• Do I have the funds to issue court proceedings?

The court fees to start your claim by issuing court proceedings cost anything from around £370 up to £10,000, depending on the estimated value of your claim.

It’s worth noting many No Win No Fee solicitors like Mooneerams Solicitors will pay this fee on behalf of their clients and recover it from the paying insurance company as a disbursement (expense) when the claim concludes.

These are some of the questions you must consider before taking the risk of dealing with your claim yourself. We hate to see people go uncompensated or under-compensated, and that is the risk you may run by dealing with the claim yourself.

Experienced personal injury solicitors train and practise for many years before becoming experts. Our advice is to tap into that legal expertise.

Do not forget that if you ask a No Win No Fee personal injury solicitor to act for you, the claim will almost always be risk-free – if you enter into a No Win No Fee agreement with a solicitor and lose your claim, you will have nothing to pay.

If you win the claim, you will pay a fee to your solicitor out of the compensation you receive. You might think that is better than under-settling your claim or getting nothing by trying to do it yourself.

Many people who don’t ask a law firm to handle their personal injury claim worry about paying for legal fees they can’t afford.

Due to the availability and success of the No Win No Fee method of funding injury claims, as long as you find an experienced No Win No Fee firm of Personal Injury solicitors, you don’t need to worry about the financial aspects of bringing a claim.

Should I accept a first offer of compensation?

Whether you should accept an offer to settle your claim depends on whether the offer is reasonable. If you have a solicitor on your side, this is where they earn their money and when you will rely heavily on their knowledge and experience.

If it is not a reasonable offer, then it should be rejected.

You also need to look at what stage your claim is at. For instance, if your injury persists, and the medical evidence you have so far obtained suggests it is too early to say how long it will take to recover from your injuries, it is too early to settle.

Your solicitor will probably advise you not to accept any offer until an experienced medical professional has given you a firm prognosis. (‘Prognosis’ means the likely outcome of your medical condition.)

Even if the first offer seems pretty reasonable, is it the best offer you will likely get?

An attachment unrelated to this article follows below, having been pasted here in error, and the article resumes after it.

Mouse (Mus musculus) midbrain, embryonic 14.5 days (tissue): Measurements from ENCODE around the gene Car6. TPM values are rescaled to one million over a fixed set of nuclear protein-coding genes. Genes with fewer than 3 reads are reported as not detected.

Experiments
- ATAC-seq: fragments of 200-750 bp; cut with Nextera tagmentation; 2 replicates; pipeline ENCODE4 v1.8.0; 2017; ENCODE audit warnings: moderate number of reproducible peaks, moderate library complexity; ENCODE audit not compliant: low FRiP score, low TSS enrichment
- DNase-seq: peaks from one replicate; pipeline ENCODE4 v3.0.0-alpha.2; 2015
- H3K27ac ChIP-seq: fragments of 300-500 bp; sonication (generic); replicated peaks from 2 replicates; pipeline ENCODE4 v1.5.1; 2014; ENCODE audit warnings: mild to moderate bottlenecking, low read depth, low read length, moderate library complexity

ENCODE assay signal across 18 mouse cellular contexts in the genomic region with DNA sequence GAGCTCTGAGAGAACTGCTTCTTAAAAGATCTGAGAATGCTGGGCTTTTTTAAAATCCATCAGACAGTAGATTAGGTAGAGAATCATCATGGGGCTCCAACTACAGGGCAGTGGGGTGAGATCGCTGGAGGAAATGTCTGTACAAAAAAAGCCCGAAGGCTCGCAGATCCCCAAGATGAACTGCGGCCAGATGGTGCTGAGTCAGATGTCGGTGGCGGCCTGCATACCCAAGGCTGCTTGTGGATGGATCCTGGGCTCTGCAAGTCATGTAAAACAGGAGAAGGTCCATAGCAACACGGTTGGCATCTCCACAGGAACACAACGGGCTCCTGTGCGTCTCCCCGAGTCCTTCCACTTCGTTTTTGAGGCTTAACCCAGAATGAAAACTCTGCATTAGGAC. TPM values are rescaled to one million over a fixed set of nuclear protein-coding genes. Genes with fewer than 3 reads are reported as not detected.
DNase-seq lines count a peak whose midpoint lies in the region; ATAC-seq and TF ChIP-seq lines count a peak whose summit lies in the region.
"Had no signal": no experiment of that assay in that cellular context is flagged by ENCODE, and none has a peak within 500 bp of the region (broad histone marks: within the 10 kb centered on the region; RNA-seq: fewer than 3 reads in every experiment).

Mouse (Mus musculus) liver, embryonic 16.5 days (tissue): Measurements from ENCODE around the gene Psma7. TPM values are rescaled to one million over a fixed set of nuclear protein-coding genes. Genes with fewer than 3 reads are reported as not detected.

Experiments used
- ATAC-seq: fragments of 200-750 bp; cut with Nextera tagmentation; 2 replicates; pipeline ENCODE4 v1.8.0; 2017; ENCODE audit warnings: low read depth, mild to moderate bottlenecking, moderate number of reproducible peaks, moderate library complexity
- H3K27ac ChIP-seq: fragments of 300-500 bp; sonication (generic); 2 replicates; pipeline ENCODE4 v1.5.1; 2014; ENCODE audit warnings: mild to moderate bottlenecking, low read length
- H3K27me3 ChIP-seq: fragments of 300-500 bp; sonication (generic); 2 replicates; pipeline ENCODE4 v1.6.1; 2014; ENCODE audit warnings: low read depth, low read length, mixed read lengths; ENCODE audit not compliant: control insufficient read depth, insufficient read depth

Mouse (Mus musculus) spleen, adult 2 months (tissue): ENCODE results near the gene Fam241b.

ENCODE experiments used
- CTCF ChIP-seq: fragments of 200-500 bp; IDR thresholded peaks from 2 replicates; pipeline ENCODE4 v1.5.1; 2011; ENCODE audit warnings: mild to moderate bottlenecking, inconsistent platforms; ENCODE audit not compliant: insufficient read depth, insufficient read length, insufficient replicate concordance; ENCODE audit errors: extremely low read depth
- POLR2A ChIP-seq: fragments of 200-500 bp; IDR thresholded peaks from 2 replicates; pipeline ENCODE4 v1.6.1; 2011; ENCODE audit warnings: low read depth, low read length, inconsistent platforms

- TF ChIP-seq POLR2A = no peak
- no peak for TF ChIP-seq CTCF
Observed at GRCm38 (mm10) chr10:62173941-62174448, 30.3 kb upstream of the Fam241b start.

People tend to think that a first offer should always be rejected and that a better one will be waiting around the corner. That is often true, but not always so. Some defendant insurance solicitors like to make their best offer as soon as possible. They may then back this up with a Part 36 Offer of the same amount.

What is a Part 36 Offer?

If you reject an offer to settle your claim from your opponent, you will not generally face any cost penalties if you turn it down, even if your claim ends up settling for less than the offer. This means you can decline the offer without worrying about paying a cost penalty for not accepting the offer.

If, however, when making the first offer, the defendant’s insurance solicitor uses the Part 36 offer procedure if you end up getting less compensation than the Part 36 Offer was for, then there are consequences.

The downside to this situation is that while you will get the costs of your case up to and including the date the Part 36 offer was first made, you will not receive anything further for the costs of the claim from the date of the Part 36 Offer up to the date you finally settle for the Part 36 offer or it goes to Court, and the Judge awards a lesser sum.

Moreover, the defendant will get their costs from you from the date the Part 36 Offer was made, up to the claim ending. That could have the practical effect of reducing considerably the amount of compensation you end up with.

The reason for this is when the Part 36 Offer was made, you were warned of the consequences of what would happen if you declined the offer and then later recovered no more or less than the Part 36 Offer made much earlier in proceedings.

If you want to ensure that your personal injury claim is dealt with in the way you would expect of an experienced ‘personal injury only’ solicitors firm, then call Mooneerams – The Personal Injury Solicitors. With over 20 years of acting only for claimants, never for defendants, we will recover the best compensation possible for your accident compensation claim.

Contact us today for free initial advice on making a personal injury claim. Call 029 2048 3615 or email We handle most claims for our clients on a No Win No Fee basis. Most personal injury claims have a three year time limit within which you must start your claim.